Your Weird Training Method?
So what are some of your odd training methods?
One of the things I like to do is what I call shadow sparing.
It is like real sparing excepts no gloves, slow speed, and light to no contact. Humm I guess it is not like real sparing at all.
Two students or I and a student face off, and go slow. This (to me) allows the student to learn timing, body language, and how to recognize strengths and weakness in an opponent without the anxiety of getting knocked in the noggin.
I have been using this method in years. This way when they do get to spar and knock the **** out of each other, they seem more prepared.
I have other things I do, but this to me is the weirdest. What is your weird training method?
using techniques from form/Kata you've learned to spar
it helps you understand what you doing with the movements.
can get difficult if your not very creative.
Makiwara training. It is so old school and "destructive" I'm sure everyone here thinks its weird. lol
Zyph - what you describe sounds exactly like sparring using progressive resistance (It is like real sparing excepts no gloves, slow speed, and light to no contact. Humm I guess it is not like real sparing at all.) - not sure what is odd about that (maybe I am mis-understanding it)?
The_Tao - What is odd about trying to apply what you learn in forms/kata to sparring? I would think it would be odd if you learned forms/kata and then never tried to apply it in some type of sparring situation with a resisting opponent - again, maybe I am mis-understanding...?
Hehehe Whiteshark he didn't say you are not weird ;)
Originally Posted by Student
It is weird to me because I ahve never seen another MT school in the us do it. Pretty common in Thai Land from what I hear.
Heh, all of the above so far. Then add sashi, chishi and sanchin gami weights, kote gitae, rubber band work (uechi ryu train circle block and counter), tree hugging, I'll practice footwork and kicking in the pool (because it makes me focus on being able to drive through the whole motion), Ginastica natural, pole shaking, silk reeling, etc.
You guys have been watching too many Hong Kong action films.
I like makiwara training. Wall bag training, too.
Someone took a video of me doing some fast motion freestyle systema looking drills at a party while drunk, because a friend of mine kept bothering me to do it. I'll see if I can find the person that took it.
It's now selling on TRS direct as an instructional DVD for $ 59.99 :happy7:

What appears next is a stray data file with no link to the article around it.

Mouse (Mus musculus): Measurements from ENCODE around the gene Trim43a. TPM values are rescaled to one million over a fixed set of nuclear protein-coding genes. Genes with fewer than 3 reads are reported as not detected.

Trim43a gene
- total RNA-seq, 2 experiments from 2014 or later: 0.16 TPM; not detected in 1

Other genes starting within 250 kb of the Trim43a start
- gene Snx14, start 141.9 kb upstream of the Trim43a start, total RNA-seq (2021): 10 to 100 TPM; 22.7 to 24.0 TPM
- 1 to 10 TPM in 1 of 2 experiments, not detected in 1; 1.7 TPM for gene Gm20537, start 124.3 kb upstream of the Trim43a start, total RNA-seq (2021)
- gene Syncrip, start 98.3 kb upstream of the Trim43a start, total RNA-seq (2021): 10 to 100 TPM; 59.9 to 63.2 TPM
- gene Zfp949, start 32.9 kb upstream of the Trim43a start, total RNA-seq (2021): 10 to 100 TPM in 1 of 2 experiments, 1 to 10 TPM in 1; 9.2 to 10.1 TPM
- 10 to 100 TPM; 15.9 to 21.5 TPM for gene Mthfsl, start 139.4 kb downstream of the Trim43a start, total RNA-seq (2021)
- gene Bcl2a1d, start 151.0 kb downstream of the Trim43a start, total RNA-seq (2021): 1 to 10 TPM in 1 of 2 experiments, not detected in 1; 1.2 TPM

Originally Posted by CodosDePiedra
Much depends on what you're training for. In my job (CO), if the feces hits the fan and one must resort to striking, the only gloves available are latex ones to keep off the hep an' hiv--and there's no tape supporting the wrists--so one has to condition one's hands for hitting hard surfaces without the protective benefits of gloves and tape. So train without them.
Hardwood trees are good for conditioning the hands. One with the right diameter can be practised upon with the same combos one uses on a heavy bag. Since some people vouch for first two knuckles and others say hit with the last three, I make sure to concentrate on callusing and boning up the middle knuckle of each hand--the one everyone seems to agree on. Do some work on the others, though. Also, any combo that can be done closed-fisted can be done open-handed. Trees are also excellent conditioners for forearms, shins, head, elbows...
If one is used to something like Thai pads, one might ask partner to get something similar but with a hard, non-padded surface and then work all your combos with those as your moving targets: downstairs, upstairs, odd angles--everything that can be done padded can also be done non-padded...and if you're in a job where you're at risk of dealing with crap without pads on, it's a good idea to condition yourself accordingly.
Same goes for falls: if there are no mats where you're working, better work on falling and rolling on hard floors. Get partner to throw you on hard stuff and practice your sacrifice throws there, too. Do your neck-building arches on a floor instead of a mat. No, it doesn't hurt that much once you're used to it...and no, it won't do anything to your precious hair follicles (not a concern in my case, being shave-noggined like many COs).
Obviously, if you're not used to hard-surface conditioning, go into it to the extent that you can tolerate...and add time and intensity with each session. You will adapt, no problem, and then you can train this way for decades.
Last edited by Vieux Normand; 7/02/2007 11:17pm at .